|ATHENEX, INC. filed this Form 10-Q on 05/09/2019|
A portion of our revenues and expenses, and a portion of our assets and liabilities are denominated in RMB. On January 1, 1994, the PRC government abolished the dual rate system and introduced a single rate of exchange as quoted daily by the People’s Bank of China, (“PBOC”). However, the unification of exchange rates does not imply that RMB is readily convertible into U.S. dollars or other foreign currencies. All foreign exchange transactions continue to take place either through the PBOC or other banks authorized to buy and sell foreign currencies at the exchange rates quoted by the PBOC. Approvals of foreign currency payments by the PBOC or other institutions require submitting a payment application form together with suppliers’ invoices, shipping documents and signed contracts.
Additionally, the value of the RMB is subject to changes in Chinese central government policies and international economic and political developments affecting supply and demand in the PRC foreign exchange trading system market.
Interest Rate Sensitivity
We had cash, cash equivalents and short-term investments of $71.3 million as of March 31, 2019. Our primary exposure to market risk is interest income sensitivity, which is affected by changes in the general level of U.S. interest rates. However, because of the short-term nature of the instruments in our portfolio, a sudden change in U.S. market interest rates is not expected to have a material impact on our condensed consolidated financial condition or results of operations. We do not believe that our cash or cash equivalents have significant risk of default or illiquidity.
As of March 31, 2019, we had $50 million of debt with Perceptive that bears interest at a floating per annum rate equal to 1-Month LIBOR (with a floor of 2%) plus 9%. If 1-Month LIBOR increased by 1%, we would be required to pay Perceptive an additional $0.5 million in interest annually. If 1-Month LIBOR decreased by 1%, we would be required to pay Perceptive $0.5 million less in interest annually. A material change in the short-term interest rate environment could have a material adverse effect on our condensed consolidated financial condition or results of operations.
Evaluation of Disclosure Controls and Procedures
Our management, with the participation of our Chief Executive Officer and Board Chairman (Principal Executive Officer) and our Chief Financial Officer (Principal Financial and Accounting Officer), evaluated the effectiveness of our disclosure controls and procedures as of March 31, 2019. The term “disclosure controls and procedures,” as defined in Rule 13a-15(e) and 15d-15(e) under the Exchange Act means controls and other procedures of a company that are designed to ensure that information required to be disclosed by the company in the reports that it files or submits under the Exchange Act is recorded, processed, summarized and reported, within the time periods specified in the SEC’s rules and forms. Disclosure controls and procedures include, without limitation, controls and procedures designed to ensure that information required to be disclosed by a company in the reports that it files or submits under the Exchange Act is accumulated and communicated to the company’s management, including its principal executive and principal financial officers, as appropriate to allow timely decisions regarding required disclosure. Management recognizes that any controls and procedures, no matter how well-designed and operated, can provide only reasonable assurance of achieving their objectives, and management necessarily applies its judgment in evaluating the cost-benefit relationship of possible controls and procedures. Based on the evaluation of our disclosure controls and procedures as of March 31, 2019, our Chief Executive Officer and Board Chairman (Principal Executive Officer) and our Chief Financial Officer (Principal Financial and Accounting Officer) concluded that, as of such date, our disclosure controls and procedures were effective at the reasonable assurance level.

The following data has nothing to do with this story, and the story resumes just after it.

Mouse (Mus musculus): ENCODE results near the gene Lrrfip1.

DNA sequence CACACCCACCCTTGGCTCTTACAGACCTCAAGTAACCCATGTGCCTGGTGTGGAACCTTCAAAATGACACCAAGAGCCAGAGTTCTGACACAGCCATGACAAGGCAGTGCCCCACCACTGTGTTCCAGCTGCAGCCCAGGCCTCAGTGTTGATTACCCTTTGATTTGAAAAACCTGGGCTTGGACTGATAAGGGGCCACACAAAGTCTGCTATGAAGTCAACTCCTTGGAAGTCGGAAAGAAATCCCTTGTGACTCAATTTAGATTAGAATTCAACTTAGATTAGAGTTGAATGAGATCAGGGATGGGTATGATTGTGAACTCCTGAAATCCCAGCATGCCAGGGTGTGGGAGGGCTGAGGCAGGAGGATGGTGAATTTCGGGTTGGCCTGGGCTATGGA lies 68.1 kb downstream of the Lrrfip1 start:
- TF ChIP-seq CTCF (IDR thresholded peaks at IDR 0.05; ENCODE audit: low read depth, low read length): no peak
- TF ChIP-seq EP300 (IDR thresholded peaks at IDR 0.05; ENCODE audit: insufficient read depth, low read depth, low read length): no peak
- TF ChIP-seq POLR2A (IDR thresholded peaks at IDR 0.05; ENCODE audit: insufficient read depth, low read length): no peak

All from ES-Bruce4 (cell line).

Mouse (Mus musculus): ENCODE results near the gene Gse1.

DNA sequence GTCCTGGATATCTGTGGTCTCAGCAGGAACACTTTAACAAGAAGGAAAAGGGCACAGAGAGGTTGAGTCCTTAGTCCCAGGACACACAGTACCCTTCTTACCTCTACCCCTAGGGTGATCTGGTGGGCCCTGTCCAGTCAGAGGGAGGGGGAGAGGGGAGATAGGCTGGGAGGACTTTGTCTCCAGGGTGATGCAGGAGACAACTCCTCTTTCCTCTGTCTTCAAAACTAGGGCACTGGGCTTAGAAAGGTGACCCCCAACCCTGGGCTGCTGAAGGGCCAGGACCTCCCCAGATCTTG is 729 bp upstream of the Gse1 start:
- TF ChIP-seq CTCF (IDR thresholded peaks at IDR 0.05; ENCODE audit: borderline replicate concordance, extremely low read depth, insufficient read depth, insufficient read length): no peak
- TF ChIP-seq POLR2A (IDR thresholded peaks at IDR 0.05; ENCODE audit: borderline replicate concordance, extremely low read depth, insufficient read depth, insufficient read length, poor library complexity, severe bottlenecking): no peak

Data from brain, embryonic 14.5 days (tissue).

Changes in Internal Control over Financial Reporting
There were no changes in our internal control over financial reporting identified in connection with the evaluation required by Rule 13a-15(d) and 15d-15(d) of the Exchange Act that occurred during the quarter ended March 31, 2019 that materially affected, or are reasonably likely to materially affect, our internal control over financial reporting.